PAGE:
How To Draw A Bunny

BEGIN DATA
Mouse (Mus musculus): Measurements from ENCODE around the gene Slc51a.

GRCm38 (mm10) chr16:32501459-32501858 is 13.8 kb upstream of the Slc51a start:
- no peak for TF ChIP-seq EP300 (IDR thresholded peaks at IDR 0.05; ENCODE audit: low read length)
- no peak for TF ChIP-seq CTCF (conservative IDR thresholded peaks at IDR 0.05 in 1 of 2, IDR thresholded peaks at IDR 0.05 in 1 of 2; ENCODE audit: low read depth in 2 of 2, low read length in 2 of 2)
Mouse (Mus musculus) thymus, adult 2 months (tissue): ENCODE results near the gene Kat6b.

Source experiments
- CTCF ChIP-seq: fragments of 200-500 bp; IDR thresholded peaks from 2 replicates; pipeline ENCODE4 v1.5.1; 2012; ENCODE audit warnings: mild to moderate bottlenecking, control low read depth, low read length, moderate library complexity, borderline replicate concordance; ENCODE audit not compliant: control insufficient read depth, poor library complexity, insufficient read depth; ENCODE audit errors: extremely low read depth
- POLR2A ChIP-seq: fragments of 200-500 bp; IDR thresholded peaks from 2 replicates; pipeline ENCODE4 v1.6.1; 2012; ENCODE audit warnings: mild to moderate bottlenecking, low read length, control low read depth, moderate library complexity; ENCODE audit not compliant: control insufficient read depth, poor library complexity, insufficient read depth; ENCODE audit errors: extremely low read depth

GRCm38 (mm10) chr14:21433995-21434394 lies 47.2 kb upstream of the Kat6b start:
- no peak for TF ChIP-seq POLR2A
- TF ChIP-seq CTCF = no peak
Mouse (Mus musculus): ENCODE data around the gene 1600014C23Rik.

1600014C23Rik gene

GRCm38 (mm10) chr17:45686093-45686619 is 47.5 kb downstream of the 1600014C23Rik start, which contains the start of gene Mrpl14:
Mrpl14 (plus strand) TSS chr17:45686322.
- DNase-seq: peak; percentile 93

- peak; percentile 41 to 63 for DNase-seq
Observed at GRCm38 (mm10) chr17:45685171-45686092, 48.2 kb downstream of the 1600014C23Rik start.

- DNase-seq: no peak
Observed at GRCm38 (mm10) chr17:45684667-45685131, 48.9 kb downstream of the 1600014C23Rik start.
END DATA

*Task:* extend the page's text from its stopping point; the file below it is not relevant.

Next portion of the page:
When friends speak of pop artist Ray Johnson, they tend to make sweeping statements like "His life was his art," or tell an amusing anecdote followed by the comment "That was Ray," as if they could summarize a man in a moment. The documentary How To Draw A Bunny offers about two dozen such anecdotes, assembled like the collages with which Johnson first made a name for himself. Filmmakers John Walter and Andrew Moore presume that their method is the only way to understand Johnson, and there's some truth to that. Virtually every article written about him refers to him as "New York's most famous unknown artist," a contradiction which describes the man's singular balance of charm and mystery. Johnson's early paintings were dominated by tightly bunched groupings of thin, multicolored stripes, but he soon abandoned conventional abstract painting in favor of collages made up of celebrity iconography and advertising symbols (presaging Andy Warhol on both counts). Never one for self-promotion, Johnson became wary of showing his art, preferring to mail out small, envelope-sized samples to a circle of friends. After he relocated to a farmhouse on Long Island in the late '60s, Johnson made even less of his work available, and started teasing the process of arranging ill-fated gallery shows or bulk sales to collectors into subtle forms of performance art. When he jumped into Sag Harbor in 1995, effectively killing himself, Johnson left behind a house full of collages, arranged like a clever art installation: The moment it was disturbed, it lost some of its eerie power. How To Draw A Bunny tries to restore a sense of discovery by leaving the storytelling to his colleagues, with no clear biographical structure beyond rough chronology. Shot on video, the documentary is skimpy on details about how Johnson spent his days (save for the odd funny incident), or how he fed himself or paid his mortgage while subverting the traditional artists' marketplace. But the subject of How To Draw A Bunny is too strong to be diminished by the filmmakers' deliberately loose, associative, and—thanks to a Max Roach score—jazzy approach. The opportunity to dig into the trove of Johnson's art is an ultimate reward beyond all offbeat attempts to understand the artist himself. At its best, How To Draw A Bunny amounts to a shadow history of the American avant-garde.

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